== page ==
Actually, it happened a couple of days ago, but the effects have taken a bit of time to fully hit home. I was reading around in Steve Yegge's blog archives, Lambda the Ultimate, and a few other places that I forget at the moment. The other important bit of background was that I was fooling around with some concepts for the syntax of the emerging Epoch language. Somewhere in all this, something deep in my brain snapped.
I want to use the word "sudden" to describe what happened, but that isn't really quite accurate. It was a slow thing, building over a couple of hours (and in fact is still building a bit even now). There was no one trigger, not even in the sense of a "straw that broke the camel's back." Somewhere, though, a pile of thoughts, peeves, and old questions sort of congealed, and the half-formed answers in the back of my mind passed some ineffable threshold.
Once that marker was passed, my entire view on programming - and, more importantly, programming languages - changed profoundly. As cheesy as it may sound, it honestly has given me an almost giddy sense of euphoria. There is really something verging on the spiritual about reaching such a deep mental clarity. One could almost say that I've found religion.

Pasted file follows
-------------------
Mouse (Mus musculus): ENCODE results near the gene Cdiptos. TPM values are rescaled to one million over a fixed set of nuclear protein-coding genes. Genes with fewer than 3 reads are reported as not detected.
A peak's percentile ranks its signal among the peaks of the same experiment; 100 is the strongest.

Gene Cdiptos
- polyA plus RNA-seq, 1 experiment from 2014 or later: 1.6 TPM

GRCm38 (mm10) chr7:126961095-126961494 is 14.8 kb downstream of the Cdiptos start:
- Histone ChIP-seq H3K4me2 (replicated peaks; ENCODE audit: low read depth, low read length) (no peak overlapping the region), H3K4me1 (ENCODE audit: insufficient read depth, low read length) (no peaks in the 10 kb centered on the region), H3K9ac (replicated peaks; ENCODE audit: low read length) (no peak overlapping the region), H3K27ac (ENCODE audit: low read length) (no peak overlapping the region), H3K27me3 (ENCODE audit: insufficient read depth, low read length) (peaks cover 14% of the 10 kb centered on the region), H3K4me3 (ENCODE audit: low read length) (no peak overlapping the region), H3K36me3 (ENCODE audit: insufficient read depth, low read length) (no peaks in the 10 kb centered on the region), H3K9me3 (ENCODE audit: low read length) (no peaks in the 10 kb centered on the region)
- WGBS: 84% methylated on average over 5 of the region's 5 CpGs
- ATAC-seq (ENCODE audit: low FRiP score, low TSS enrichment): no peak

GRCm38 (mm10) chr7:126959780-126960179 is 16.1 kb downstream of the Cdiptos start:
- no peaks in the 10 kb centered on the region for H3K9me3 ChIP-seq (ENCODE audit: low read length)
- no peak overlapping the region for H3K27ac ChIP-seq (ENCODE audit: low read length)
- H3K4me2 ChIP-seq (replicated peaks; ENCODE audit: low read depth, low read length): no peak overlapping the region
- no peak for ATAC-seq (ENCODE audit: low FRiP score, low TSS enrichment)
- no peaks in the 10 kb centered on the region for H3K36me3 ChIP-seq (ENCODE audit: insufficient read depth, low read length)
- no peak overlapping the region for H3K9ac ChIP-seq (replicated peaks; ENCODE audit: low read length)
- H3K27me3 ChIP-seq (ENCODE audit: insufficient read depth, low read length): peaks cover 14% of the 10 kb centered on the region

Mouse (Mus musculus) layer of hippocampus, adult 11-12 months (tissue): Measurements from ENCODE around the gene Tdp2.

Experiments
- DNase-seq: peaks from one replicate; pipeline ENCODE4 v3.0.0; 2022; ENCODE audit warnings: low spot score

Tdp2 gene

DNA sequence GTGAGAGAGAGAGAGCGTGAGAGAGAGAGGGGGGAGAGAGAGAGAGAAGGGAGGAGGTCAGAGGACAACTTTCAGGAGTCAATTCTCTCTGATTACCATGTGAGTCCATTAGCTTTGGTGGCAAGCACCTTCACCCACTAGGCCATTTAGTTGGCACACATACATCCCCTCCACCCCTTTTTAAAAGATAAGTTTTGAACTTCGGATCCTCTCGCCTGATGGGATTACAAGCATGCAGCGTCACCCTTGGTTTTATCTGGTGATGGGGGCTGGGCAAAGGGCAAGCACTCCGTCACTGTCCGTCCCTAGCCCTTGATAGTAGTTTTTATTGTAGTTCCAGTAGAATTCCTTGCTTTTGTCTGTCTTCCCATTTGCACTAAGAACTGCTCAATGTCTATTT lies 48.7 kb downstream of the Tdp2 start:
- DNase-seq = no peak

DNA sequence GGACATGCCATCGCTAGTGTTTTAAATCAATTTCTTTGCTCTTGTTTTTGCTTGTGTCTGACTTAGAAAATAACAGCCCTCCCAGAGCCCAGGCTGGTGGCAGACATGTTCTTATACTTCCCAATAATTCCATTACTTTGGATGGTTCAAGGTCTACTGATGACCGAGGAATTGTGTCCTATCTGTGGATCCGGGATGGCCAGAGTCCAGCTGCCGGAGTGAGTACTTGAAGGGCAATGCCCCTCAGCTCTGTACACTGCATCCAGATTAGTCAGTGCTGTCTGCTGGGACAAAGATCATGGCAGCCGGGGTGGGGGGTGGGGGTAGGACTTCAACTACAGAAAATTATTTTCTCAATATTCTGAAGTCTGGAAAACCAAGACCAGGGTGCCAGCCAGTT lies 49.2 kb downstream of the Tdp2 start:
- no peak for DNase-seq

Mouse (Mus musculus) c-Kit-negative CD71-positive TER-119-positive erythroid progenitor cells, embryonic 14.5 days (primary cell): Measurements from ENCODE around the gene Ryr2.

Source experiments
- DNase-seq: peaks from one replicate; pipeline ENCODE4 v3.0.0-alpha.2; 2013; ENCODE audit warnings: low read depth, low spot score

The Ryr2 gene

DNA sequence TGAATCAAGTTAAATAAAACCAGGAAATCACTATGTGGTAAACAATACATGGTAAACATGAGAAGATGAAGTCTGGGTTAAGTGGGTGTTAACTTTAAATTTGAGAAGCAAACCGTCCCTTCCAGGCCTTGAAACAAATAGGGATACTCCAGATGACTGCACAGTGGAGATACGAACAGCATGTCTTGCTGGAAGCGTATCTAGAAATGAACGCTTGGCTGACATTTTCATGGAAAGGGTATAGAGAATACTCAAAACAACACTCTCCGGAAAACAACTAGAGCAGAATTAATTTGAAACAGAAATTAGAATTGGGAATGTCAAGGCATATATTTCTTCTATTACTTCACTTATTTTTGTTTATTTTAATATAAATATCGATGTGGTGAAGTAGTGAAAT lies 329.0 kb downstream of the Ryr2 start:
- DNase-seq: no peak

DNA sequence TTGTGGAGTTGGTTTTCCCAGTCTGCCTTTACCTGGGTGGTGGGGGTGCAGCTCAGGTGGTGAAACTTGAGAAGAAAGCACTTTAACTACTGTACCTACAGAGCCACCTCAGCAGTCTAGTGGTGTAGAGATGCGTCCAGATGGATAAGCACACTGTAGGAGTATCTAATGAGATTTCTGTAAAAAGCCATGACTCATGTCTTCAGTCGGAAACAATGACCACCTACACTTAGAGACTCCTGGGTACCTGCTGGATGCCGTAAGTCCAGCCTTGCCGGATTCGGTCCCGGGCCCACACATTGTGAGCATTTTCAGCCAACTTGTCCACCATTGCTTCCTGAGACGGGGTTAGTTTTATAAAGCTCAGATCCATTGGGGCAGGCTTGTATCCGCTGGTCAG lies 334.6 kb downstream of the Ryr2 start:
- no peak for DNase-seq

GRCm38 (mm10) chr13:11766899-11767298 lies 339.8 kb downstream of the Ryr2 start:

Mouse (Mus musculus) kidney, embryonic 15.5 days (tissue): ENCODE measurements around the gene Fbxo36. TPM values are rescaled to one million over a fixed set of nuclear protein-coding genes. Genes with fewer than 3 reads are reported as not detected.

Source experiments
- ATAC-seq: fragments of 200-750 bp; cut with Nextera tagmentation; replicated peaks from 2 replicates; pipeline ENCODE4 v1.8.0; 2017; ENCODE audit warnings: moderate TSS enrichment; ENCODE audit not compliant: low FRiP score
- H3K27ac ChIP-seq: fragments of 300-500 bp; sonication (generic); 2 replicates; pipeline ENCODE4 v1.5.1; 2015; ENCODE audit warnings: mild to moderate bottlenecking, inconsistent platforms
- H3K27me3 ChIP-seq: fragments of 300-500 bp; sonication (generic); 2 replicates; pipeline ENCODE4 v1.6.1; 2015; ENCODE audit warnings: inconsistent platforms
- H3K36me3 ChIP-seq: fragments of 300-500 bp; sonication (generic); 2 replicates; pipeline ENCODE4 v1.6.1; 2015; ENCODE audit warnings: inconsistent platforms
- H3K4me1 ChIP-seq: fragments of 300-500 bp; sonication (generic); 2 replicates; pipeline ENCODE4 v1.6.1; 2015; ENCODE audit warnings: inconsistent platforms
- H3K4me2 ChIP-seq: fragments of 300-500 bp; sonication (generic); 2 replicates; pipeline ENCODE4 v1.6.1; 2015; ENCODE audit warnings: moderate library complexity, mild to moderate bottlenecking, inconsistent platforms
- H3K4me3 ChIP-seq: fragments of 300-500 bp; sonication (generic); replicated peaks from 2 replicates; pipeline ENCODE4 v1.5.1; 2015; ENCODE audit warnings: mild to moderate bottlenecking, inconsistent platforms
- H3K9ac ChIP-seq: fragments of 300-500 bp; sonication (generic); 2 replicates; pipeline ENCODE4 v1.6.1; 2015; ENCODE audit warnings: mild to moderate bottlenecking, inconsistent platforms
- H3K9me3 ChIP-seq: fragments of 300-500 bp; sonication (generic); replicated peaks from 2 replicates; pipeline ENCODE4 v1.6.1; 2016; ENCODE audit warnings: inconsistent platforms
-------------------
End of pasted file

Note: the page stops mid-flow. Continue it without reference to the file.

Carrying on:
I've found Lisp.
You have no idea how weird it is to type those words seriously. Heck, it wasn't but a few months ago that I was casually dismissing the world of "smug Lisp weenies" (brownie points to whoever I stole that phrase from) and probing the land of imperative languages for the answer to All My Programming Problems. I've been pondering for years the need for better abstraction facilities in programming languages - although admittedly for much of that time I only knew that I was annoyed at the deficiencies of languages like Java, without being able to really clearly express why I felt them to be so crippled. In fact, a fair bit of my journey along that road is recorded here in this very journal.